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Review: ‘The Conjuring 2’ is horror-ibly good

  • COURTESY WARNER BROS. PICTURES

    Madison Wolfe, top, as Janet Hodgson in the supernatural thriller “The Conjuring 2.”

“The Conjuring 2”

Rated R (2:13)

***

Opens today

“The Conjuring 2” is such a solid horror film, you won’t even think to pick it apart while it’s happening.

Of course, this family should have moved out the moment they realized their house was haunted. Certainly, it makes more sense to sleep together in one spot like a pile of puppies, instead of maintaining separate bedrooms. Hell yes, someone should have thrown that haunted garage sale recliner in a dumpster the moment it started rocking on its own.

James Wan gets a pass on all of the above, because he is a careful director, who understands and respects his audience. Rules are followed, patience is rewarded and the scares are earned in his movies. And most importantly, the family being haunted in “The Conjuring 2” is filled with enough recognizable and subtle details that audience members will start to feel, most terrifyingly, what it’s like to be in their shoes.

It’s too early to call Wan the Steven Spielberg of mainstream horror films, but he’s starting to build that kind of resume. The 39-year-old directed or co-directed the groundbreaking “Saw,” both “Insidious” movies, and the superb and outstanding “The Conjuring.” (He also directed the flawed 2007 ventriloquist dummy film “Dead Silence” — James Wan’s “1941.”)

“The Conjuring 2” is a half step below its predecessor, but it’s still better than any mainstream horror film since “It Follows.” The drama returns “The Conjuring” exorcists Ed and Lorraine Warren, the real-life paranormal investigators tied to “The Amityville Horror.” The narrative makes brief reference to that case, before relocating to London in 1977, where a new demonic possession has occurred.

Wan and his co-writers take their time fleshing out the Hodgson family, to the point where it’s easy to forget that scares are coming. There’s single mother Peggy (Frances O’Connor) and four children bullied and living near poverty, the nicest of which (Madison Wolfe) gradually becomes overtaken by a demonic presence.

It’s a completely preposterous situation happening on screen, but the narrative still makes perfect sense in its own fictional universe. This family is earnest and loving, but also desperate, frayed and vulnerable. If you were a demon, the Hodgsons are exactly the type of family you might choose to terrorize.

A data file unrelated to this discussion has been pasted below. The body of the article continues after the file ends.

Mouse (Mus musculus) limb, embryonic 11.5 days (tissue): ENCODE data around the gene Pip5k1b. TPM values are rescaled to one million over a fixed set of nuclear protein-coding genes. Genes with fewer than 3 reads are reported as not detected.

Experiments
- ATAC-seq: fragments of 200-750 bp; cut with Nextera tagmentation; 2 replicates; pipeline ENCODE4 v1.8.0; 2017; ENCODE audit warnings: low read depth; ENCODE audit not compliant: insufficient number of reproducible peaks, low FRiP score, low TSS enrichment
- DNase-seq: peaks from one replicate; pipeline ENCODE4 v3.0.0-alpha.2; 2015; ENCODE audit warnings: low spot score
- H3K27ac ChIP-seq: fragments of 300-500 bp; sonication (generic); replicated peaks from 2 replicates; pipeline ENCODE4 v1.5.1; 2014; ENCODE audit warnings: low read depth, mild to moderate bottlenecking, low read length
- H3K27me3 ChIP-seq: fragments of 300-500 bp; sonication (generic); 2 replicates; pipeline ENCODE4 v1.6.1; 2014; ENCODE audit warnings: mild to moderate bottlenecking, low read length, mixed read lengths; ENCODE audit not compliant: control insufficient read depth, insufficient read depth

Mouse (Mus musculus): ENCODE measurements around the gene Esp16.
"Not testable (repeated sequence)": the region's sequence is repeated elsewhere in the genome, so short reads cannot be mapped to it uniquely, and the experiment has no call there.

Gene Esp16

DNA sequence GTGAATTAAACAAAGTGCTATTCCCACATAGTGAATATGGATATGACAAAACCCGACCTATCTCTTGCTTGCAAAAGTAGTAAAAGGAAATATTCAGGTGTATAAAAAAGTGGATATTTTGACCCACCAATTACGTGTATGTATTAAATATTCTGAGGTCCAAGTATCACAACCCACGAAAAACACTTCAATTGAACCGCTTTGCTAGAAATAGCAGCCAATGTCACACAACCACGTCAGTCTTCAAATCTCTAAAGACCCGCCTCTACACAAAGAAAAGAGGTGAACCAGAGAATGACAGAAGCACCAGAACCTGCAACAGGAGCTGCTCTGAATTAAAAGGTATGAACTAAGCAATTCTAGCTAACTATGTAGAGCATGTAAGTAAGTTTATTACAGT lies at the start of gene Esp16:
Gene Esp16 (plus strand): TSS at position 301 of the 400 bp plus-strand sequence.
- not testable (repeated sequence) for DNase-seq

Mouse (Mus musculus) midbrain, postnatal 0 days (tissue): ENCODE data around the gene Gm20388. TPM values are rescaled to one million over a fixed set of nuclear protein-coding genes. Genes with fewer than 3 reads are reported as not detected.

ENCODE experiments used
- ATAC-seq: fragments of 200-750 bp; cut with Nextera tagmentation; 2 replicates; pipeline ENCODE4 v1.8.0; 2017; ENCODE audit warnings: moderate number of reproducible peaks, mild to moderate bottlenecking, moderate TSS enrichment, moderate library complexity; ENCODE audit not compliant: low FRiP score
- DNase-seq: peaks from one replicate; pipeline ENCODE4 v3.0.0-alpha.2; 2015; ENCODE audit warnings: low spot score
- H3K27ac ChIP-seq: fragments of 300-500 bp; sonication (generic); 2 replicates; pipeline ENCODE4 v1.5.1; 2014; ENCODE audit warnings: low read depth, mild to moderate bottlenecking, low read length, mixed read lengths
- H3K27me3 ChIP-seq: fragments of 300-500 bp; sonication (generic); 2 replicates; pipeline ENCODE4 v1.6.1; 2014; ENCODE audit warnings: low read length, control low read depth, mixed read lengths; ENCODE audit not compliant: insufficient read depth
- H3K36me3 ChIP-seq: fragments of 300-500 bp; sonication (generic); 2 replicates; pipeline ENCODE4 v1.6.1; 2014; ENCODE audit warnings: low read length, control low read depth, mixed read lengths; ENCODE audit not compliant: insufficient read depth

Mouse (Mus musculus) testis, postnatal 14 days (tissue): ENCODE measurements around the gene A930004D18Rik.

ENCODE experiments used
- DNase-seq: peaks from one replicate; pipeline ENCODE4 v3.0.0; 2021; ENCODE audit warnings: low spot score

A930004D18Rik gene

“The Conjuring 2” leans on more computer-generated scare-building than “The Conjuring,” but there is still an emphasis on practical effects. Use of shadows, camera focus and sound design are as important as any creature that appears on screen. And even as things go off-the-rails horrifying, Wan always keeps one foot anchored in the humanity of the situation. The police response, for example, is wisely played for comedy. Bonding between the Hodgsons and Warrens occurs naturally, with time for an impressive (and emotionally lifting) Elvis imitation by actor Patrick Wilson playing Ed.

The look of the film is also perfect, with the urban London attention to detail of a good musical biopic. (“I Started to Cry” by the Bee Gees, one of several deep cuts on the soundtrack, is used to particularly good effect.) Production designer Julie Berghoff deserves special credit, lovingly placing every David Soul poster and upside-down cross, sometimes in the same room.

“The Conjuring 2” feels about 20 minutes too long, with one too many twists. The Warrens’ tween daughter is briefly introduced and then abruptly abandoned, presumably being babysat by the demon already living in the professional ghost hunting family’s stateside home.

But the complaints are small and easy to ignore in “The Conjuring 2.” And the rewards are plentiful. This isn’t just a good horror film. It’s a good film, which just happens to fall in the horror genre.

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